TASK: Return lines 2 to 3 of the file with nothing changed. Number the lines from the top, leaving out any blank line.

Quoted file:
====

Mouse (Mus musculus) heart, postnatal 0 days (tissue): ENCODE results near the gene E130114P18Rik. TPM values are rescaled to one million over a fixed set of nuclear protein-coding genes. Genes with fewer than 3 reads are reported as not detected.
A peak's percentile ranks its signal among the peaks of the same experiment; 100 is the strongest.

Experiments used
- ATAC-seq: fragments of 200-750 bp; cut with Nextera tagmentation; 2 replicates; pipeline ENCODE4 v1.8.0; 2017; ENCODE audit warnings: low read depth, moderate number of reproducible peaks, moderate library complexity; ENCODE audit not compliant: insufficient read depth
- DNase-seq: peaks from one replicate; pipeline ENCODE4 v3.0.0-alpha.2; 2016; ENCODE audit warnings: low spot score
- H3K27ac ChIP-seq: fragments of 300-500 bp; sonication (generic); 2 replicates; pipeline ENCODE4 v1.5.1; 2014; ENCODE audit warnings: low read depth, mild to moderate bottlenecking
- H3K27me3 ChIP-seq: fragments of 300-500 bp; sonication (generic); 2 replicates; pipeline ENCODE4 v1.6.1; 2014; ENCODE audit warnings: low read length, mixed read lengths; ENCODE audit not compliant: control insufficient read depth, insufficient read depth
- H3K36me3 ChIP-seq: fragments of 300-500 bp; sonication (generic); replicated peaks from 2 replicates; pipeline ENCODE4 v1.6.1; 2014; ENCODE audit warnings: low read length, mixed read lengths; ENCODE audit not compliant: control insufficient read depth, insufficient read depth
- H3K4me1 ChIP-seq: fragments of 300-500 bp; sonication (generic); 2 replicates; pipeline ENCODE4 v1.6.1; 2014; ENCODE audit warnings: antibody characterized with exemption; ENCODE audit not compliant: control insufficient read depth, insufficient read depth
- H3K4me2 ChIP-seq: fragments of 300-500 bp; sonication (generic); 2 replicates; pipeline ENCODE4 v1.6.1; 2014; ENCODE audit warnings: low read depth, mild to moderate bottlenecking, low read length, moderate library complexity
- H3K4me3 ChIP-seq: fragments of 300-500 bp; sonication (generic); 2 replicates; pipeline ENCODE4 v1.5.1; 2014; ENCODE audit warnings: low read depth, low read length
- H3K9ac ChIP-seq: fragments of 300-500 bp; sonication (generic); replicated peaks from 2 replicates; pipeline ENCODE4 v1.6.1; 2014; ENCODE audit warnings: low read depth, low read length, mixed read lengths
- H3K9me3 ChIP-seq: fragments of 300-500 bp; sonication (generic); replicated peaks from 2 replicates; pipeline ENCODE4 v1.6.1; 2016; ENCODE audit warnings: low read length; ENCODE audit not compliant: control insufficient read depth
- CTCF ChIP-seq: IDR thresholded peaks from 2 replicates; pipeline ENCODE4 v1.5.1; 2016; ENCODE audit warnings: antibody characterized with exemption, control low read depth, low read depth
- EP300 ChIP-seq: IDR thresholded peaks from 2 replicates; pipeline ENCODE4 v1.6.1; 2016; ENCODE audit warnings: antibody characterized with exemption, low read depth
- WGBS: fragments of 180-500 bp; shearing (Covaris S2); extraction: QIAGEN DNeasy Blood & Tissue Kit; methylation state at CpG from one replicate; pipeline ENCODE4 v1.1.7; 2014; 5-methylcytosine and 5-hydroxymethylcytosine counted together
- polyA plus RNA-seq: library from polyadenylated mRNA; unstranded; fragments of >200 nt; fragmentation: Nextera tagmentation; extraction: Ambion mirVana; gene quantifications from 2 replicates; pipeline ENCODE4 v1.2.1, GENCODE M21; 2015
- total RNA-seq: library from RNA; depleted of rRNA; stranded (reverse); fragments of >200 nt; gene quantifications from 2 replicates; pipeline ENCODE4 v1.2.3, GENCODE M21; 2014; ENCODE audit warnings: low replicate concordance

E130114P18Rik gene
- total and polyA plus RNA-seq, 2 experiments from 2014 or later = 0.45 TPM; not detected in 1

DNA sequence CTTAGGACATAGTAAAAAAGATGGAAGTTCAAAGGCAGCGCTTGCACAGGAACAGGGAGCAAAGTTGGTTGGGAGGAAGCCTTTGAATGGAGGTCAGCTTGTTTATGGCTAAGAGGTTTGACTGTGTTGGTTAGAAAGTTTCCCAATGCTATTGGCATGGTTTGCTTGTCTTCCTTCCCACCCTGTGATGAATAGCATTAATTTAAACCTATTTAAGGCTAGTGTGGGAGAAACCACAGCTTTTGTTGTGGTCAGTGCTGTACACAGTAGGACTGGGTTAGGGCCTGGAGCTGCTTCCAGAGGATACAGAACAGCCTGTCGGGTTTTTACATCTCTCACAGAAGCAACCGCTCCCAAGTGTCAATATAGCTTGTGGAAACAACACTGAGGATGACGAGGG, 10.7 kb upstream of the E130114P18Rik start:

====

A peak's percentile ranks its signal among the peaks of the same experiment; 100 is the strongest.

Experiments used